Encyclopedia of Systems and Control

2015 Edition
| Editors: John Baillieul, Tariq Samad

Vehicular Chains

  • Mihailo R. Jovanović
Reference work entry
DOI: https://doi.org/10.1007/978-1-4471-5058-9_221

Abstract

Even since the pioneering work of Levine and Athans and Melzer and Kuo, control of vehicular formations has been a topic of active research. In spite of its apparent simplicity, this problem poses significant engineering challenges, and it has often inspired theoretical developments. In this article, we view vehicular formations as a particular instance of dynamical systems over networks and summarize fundamental performance limitations arising from the use of local feedback in formations subject to stochastic disturbances. In topology of regular lattices, it is impossible to have coherent large formations, which behave like rigid lattices, in one and two spatial dimensions; yet this is achievable in 3D. This is a consequence of the fact that, in 1D and 2D, local feedback laws with relative position measurements are ineffective in guarding against disturbances with slow temporal variations and large spatial wavelength.

Keywords

Fundamental performance limitations Localized control Optimal control Relative information exchange Spatially invariant systems Toeplitz and circulant matrices Vehicular formations 
This is a preview of subscription content, log in to check access

Bibliography

  1. Bamieh B, Paganini F, Dahleh MA (2002) Distributed control of spatially invariant systems. IEEE Trans Autom Control 47(7):1091–1107MathSciNetCrossRefGoogle Scholar
  2. Bamieh B, Jovanović MR, Mitra P, Patterson S (2012) Coherence in large-scale networks: dimension dependent limitations of local feedback. IEEE Trans Autom Control 57(9): 2235–2249CrossRefGoogle Scholar
  3. Bullo F, Cortés J, Martínez S (2009) Distributed control of robotic networks. Princeton University Press, PrincetonCrossRefGoogle Scholar
  4. Jovanović MR, Bamieh B (2005) On the ill-posedness of certain vehicular platoon control problems. IEEE Trans Autom Control 50(9):1307–1321CrossRefGoogle Scholar
  5. Levine WS, Athans M (1966) On the optimal error regulation of a string of moving vehicles. IEEE Trans Autom Control AC-11(3):355–361CrossRefGoogle Scholar
  6. Lin F, Fardad M, Jovanović MR (2012) Optimal control of vehicular formations with nearest neighbor interactions. IEEE Trans Autom Control 57(9):2203–2218CrossRefGoogle Scholar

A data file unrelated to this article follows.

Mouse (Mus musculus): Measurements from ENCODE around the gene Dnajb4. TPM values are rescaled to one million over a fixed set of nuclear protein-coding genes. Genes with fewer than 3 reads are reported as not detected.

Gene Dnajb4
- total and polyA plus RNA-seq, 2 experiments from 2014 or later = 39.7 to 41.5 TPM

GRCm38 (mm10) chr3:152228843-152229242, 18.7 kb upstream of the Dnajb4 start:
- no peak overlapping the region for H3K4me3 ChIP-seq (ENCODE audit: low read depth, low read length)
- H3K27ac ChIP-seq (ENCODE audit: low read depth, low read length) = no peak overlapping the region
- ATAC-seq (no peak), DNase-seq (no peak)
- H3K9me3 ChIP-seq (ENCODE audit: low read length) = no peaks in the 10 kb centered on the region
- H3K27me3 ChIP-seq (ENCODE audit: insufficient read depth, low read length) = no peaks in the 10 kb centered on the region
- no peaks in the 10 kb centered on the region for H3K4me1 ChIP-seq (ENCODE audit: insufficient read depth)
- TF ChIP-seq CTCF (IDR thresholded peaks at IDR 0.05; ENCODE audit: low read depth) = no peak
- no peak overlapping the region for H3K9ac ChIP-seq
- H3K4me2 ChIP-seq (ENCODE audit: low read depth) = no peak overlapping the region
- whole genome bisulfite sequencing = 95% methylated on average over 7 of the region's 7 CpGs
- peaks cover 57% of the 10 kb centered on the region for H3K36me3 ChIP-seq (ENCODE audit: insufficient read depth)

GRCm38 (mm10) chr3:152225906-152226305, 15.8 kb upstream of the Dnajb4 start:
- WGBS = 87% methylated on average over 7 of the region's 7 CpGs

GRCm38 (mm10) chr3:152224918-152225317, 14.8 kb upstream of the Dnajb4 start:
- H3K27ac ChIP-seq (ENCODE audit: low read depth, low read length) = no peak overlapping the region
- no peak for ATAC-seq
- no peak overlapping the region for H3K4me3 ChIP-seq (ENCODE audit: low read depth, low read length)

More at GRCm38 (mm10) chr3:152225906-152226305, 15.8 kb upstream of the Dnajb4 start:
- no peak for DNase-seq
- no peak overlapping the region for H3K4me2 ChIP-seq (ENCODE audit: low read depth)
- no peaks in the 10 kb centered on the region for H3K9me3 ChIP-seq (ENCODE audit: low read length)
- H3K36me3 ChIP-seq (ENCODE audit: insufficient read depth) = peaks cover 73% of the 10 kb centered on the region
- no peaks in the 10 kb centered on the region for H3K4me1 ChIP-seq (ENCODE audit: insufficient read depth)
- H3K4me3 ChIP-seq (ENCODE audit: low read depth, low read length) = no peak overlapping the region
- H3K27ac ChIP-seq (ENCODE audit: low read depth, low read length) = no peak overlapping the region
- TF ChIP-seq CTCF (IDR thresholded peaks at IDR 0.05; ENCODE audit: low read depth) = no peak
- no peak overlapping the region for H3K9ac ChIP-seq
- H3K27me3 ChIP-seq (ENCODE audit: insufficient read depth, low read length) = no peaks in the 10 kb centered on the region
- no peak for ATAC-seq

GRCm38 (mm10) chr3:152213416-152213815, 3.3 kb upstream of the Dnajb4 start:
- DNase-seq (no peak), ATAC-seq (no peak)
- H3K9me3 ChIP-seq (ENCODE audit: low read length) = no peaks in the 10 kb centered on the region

7. Melzer SM, Kuo BC (1971a) Optimal regulation of systems described by a countably infinite number of objects. Automatica 7:359–366MathSciNetCrossRefGoogle Scholar
  8. Melzer SM, Kuo BC (1971b) A closed-form solution for the optimal error regulation of a string of moving vehicles. IEEE Trans Autom Control AC-16(1):50–52CrossRefGoogle Scholar
  9. Mesbahi M, Egerstedt M (2010) Graph theoretic methods in multiagent networks. Princeton University Press, PrincetonGoogle Scholar
  10. Middleton RH, Braslavsky JH (2010) String instability in classes of linear time invariant formation control with limited communication range. IEEE Trans Autom Control 55(7):1519–1530MathSciNetCrossRefGoogle Scholar
  11. Seiler P, Pant A, Hedrick K (2004) Disturbance propagation in vehicle strings. IEEE Trans Autom Control 49(10):1835–1842MathSciNetCrossRefGoogle Scholar
  12. Swaroop D, Hedrick JK (1996) String stability of interconnected systems. IEEE Trans Autom Control 41(2):349–357MathSciNetCrossRefGoogle Scholar
  13. Swaroop D, Hedrick JK (1999) Constant spacing strategies for platooning in automated highway systems. J Dyn Syst Meas Control 121(3):462–470CrossRefGoogle Scholar
  14. Varaiya P (1993) Smart cars on smart roads: problems of control. IEEE Trans Autom Control 38(2):195–207MathSciNetCrossRefGoogle Scholar

Copyright information

© Springer-Verlag London 2015

Authors and Affiliations

  • Mihailo R. Jovanović
    • 1
  1. 1.Department of Electrical and Computer EngineeringUniversity of MinnesotaMinneapolisUSA